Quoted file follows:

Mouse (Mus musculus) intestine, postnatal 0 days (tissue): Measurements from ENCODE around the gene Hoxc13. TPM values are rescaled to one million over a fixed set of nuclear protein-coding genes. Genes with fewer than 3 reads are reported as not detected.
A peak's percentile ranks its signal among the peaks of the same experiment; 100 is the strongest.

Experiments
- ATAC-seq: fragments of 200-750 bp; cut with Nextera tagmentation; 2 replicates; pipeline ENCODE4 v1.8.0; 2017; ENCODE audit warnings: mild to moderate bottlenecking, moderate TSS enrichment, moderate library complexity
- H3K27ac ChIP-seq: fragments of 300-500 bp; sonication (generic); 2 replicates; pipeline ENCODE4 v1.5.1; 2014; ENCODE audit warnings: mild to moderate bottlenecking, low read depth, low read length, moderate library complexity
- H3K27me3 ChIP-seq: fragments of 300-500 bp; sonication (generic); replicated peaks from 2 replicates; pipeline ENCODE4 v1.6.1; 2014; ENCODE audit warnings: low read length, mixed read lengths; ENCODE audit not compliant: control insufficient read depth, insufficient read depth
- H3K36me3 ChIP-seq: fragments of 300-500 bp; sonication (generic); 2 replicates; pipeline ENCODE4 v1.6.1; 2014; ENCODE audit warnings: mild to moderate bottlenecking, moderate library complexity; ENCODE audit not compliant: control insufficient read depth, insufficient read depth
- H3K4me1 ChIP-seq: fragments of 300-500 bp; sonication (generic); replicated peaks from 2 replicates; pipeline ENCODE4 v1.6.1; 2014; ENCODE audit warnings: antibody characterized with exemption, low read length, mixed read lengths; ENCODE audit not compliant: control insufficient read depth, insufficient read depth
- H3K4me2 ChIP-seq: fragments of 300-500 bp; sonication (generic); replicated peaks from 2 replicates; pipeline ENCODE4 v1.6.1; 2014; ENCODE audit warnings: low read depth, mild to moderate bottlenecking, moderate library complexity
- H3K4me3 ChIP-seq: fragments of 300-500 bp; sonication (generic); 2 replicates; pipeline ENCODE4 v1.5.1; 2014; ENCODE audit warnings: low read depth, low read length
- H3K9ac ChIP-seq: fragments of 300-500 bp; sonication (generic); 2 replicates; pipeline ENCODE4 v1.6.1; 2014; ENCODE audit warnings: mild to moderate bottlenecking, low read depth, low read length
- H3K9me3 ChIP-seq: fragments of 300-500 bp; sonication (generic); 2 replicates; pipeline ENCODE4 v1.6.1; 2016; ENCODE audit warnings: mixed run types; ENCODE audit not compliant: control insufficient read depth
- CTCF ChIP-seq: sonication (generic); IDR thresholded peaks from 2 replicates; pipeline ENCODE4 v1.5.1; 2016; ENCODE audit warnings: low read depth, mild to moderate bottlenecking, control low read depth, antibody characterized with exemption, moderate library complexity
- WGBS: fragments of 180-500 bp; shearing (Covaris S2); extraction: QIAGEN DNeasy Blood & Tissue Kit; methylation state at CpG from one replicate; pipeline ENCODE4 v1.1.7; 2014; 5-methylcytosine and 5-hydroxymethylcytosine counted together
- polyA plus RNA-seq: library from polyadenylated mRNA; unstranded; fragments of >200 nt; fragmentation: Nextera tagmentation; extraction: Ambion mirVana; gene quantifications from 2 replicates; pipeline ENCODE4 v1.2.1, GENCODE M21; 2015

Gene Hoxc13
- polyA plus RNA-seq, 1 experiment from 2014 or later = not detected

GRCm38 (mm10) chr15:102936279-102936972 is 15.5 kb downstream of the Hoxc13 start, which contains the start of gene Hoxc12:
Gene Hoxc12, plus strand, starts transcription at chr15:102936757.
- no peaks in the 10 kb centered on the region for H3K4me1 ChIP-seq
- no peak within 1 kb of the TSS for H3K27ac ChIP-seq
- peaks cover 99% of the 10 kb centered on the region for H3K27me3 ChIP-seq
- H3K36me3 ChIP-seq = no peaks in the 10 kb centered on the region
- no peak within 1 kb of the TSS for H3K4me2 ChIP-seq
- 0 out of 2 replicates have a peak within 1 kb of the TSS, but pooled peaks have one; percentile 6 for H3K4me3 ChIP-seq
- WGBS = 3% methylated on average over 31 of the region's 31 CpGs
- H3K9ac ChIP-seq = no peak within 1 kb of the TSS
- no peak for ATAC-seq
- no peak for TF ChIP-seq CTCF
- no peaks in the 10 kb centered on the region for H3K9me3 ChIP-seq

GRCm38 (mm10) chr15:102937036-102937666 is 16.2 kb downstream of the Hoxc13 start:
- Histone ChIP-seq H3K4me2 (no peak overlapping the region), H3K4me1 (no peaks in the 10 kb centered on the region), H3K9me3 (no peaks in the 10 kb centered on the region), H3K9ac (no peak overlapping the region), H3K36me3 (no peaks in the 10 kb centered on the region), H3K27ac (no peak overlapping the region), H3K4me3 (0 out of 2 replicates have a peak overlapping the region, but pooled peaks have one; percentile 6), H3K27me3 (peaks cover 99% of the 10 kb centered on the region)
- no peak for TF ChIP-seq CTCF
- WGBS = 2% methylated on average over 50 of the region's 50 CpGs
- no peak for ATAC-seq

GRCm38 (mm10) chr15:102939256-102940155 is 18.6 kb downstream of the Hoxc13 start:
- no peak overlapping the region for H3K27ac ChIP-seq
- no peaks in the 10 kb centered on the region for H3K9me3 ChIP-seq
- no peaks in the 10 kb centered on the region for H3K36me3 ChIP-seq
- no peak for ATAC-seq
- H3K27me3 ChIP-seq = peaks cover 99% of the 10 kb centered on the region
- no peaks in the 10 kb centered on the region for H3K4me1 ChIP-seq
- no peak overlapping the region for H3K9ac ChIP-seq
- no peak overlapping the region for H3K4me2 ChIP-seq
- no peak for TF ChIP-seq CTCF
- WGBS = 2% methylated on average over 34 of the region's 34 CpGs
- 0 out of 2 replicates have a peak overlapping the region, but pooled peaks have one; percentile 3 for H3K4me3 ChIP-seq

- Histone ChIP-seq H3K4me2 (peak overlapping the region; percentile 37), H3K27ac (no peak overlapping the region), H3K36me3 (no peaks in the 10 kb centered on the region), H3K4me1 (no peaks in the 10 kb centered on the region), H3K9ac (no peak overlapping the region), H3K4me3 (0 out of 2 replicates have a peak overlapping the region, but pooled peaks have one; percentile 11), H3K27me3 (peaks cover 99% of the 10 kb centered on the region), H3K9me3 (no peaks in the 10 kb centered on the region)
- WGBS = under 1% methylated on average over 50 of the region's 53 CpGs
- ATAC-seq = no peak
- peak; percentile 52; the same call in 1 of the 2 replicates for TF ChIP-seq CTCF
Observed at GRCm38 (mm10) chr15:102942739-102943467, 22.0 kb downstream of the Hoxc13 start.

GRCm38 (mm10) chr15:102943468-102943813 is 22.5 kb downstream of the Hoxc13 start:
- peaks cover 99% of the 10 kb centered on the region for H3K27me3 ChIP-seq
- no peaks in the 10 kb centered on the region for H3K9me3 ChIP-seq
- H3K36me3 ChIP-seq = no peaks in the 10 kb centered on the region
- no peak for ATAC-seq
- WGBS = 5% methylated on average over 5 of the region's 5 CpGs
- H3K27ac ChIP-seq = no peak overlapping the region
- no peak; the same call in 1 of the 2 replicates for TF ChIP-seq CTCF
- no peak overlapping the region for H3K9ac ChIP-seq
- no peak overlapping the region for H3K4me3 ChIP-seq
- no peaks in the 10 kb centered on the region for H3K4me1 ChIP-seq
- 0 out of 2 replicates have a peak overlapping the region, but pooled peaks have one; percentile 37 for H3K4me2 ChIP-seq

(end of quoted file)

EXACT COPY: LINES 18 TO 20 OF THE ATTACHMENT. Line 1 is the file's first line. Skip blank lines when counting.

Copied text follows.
GRCm38 (mm10) chr15:102936279-102936972 is 15.5 kb downstream of the Hoxc13 start, which contains the start of gene Hoxc12:
Gene Hoxc12, plus strand, starts transcription at chr15:102936757.
- no peaks in the 10 kb centered on the region for H3K4me1 ChIP-seq